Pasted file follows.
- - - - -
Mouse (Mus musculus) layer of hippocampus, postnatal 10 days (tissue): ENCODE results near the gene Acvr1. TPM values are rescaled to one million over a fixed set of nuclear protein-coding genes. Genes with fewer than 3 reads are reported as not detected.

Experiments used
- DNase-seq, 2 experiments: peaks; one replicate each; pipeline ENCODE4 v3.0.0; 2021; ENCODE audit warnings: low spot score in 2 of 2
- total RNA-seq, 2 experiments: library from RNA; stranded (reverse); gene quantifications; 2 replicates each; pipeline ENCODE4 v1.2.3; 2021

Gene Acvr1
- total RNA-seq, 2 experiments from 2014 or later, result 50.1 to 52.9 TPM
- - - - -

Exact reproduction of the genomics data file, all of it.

Mouse (Mus musculus) layer of hippocampus, postnatal 10 days (tissue): ENCODE results near the gene Acvr1. TPM values are rescaled to one million over a fixed set of nuclear protein-coding genes. Genes with fewer than 3 reads are reported as not detected.

Experiments used
- DNase-seq, 2 experiments: peaks; one replicate each; pipeline ENCODE4 v3.0.0; 2021; ENCODE audit warnings: low spot score in 2 of 2
- total RNA-seq, 2 experiments: library from RNA; stranded (reverse); gene quantifications; 2 replicates each; pipeline ENCODE4 v1.2.3; 2021

Gene Acvr1
- total RNA-seq, 2 experiments from 2014 or later, result 50.1 to 52.9 TPM